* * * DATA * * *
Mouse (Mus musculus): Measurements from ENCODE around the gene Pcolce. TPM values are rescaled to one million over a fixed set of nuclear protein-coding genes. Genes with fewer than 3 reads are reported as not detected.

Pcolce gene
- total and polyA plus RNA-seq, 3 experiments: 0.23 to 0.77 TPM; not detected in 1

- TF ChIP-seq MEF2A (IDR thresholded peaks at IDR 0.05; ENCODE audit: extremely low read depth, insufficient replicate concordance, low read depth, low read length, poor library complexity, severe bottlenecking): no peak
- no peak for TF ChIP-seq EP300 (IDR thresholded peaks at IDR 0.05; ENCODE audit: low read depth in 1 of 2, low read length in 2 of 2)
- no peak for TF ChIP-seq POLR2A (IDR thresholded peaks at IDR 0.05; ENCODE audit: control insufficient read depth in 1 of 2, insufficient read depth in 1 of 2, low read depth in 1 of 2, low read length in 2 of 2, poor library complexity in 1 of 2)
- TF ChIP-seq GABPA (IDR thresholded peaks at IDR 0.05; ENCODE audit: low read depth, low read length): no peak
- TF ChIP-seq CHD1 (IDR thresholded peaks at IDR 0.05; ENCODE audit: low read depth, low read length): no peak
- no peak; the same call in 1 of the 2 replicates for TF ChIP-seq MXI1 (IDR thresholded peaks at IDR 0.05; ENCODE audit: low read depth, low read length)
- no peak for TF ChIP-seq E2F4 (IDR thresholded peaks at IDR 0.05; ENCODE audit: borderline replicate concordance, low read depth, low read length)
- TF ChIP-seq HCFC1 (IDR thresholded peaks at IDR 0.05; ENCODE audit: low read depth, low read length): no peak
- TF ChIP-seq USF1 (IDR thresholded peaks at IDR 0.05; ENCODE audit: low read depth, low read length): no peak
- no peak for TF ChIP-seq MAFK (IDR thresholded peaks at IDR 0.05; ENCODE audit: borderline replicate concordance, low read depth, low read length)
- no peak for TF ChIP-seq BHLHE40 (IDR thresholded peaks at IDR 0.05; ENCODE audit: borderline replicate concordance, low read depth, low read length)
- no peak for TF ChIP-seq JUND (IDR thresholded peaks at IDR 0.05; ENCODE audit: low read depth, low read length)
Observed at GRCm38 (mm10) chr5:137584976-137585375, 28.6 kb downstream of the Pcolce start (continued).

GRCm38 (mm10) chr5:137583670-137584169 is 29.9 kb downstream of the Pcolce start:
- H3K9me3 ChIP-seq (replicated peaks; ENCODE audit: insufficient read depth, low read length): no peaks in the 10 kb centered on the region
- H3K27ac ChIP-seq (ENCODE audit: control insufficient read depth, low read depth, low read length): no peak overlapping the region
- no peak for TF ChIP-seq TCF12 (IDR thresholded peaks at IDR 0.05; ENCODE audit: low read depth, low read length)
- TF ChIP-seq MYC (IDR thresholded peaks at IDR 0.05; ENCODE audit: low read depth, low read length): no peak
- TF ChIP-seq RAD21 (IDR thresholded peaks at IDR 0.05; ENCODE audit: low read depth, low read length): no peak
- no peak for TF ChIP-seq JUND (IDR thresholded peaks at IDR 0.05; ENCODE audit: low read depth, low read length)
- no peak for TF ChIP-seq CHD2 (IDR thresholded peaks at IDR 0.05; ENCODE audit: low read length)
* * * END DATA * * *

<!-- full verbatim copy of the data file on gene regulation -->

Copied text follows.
Mouse (Mus musculus): Measurements from ENCODE around the gene Pcolce. TPM values are rescaled to one million over a fixed set of nuclear protein-coding genes. Genes with fewer than 3 reads are reported as not detected.

Pcolce gene
- total and polyA plus RNA-seq, 3 experiments: 0.23 to 0.77 TPM; not detected in 1

- TF ChIP-seq MEF2A (IDR thresholded peaks at IDR 0.05; ENCODE audit: extremely low read depth, insufficient replicate concordance, low read depth, low read length, poor library complexity, severe bottlenecking): no peak
- no peak for TF ChIP-seq EP300 (IDR thresholded peaks at IDR 0.05; ENCODE audit: low read depth in 1 of 2, low read length in 2 of 2)
- no peak for TF ChIP-seq POLR2A (IDR thresholded peaks at IDR 0.05; ENCODE audit: control insufficient read depth in 1 of 2, insufficient read depth in 1 of 2, low read depth in 1 of 2, low read length in 2 of 2, poor library complexity in 1 of 2)
- TF ChIP-seq GABPA (IDR thresholded peaks at IDR 0.05; ENCODE audit: low read depth, low read length): no peak
- TF ChIP-seq CHD1 (IDR thresholded peaks at IDR 0.05; ENCODE audit: low read depth, low read length): no peak
- no peak; the same call in 1 of the 2 replicates for TF ChIP-seq MXI1 (IDR thresholded peaks at IDR 0.05; ENCODE audit: low read depth, low read length)
- no peak for TF ChIP-seq E2F4 (IDR thresholded peaks at IDR 0.05; ENCODE audit: borderline replicate concordance, low read depth, low read length)
- TF ChIP-seq HCFC1 (IDR thresholded peaks at IDR 0.05; ENCODE audit: low read depth, low read length): no peak
- TF ChIP-seq USF1 (IDR thresholded peaks at IDR 0.05; ENCODE audit: low read depth, low read length): no peak
- no peak for TF ChIP-seq MAFK (IDR thresholded peaks at IDR 0.05; ENCODE audit: borderline replicate concordance, low read depth, low read length)
- no peak for TF ChIP-seq BHLHE40 (IDR thresholded peaks at IDR 0.05; ENCODE audit: borderline replicate concordance, low read depth, low read length)
- no peak for TF ChIP-seq JUND (IDR thresholded peaks at IDR 0.05; ENCODE audit: low read depth, low read length)
Observed at GRCm38 (mm10) chr5:137584976-137585375, 28.6 kb downstream of the Pcolce start (continued).

GRCm38 (mm10) chr5:137583670-137584169 is 29.9 kb downstream of the Pcolce start:
- H3K9me3 ChIP-seq (replicated peaks; ENCODE audit: insufficient read depth, low read length): no peaks in the 10 kb centered on the region
- H3K27ac ChIP-seq (ENCODE audit: control insufficient read depth, low read depth, low read length): no peak overlapping the region
- no peak for TF ChIP-seq TCF12 (IDR thresholded peaks at IDR 0.05; ENCODE audit: low read depth, low read length)
- TF ChIP-seq MYC (IDR thresholded peaks at IDR 0.05; ENCODE audit: low read depth, low read length): no peak
- TF ChIP-seq RAD21 (IDR thresholded peaks at IDR 0.05; ENCODE audit: low read depth, low read length): no peak
- no peak for TF ChIP-seq JUND (IDR thresholded peaks at IDR 0.05; ENCODE audit: low read depth, low read length)
- no peak for TF ChIP-seq CHD2 (IDR thresholded peaks at IDR 0.05; ENCODE audit: low read length)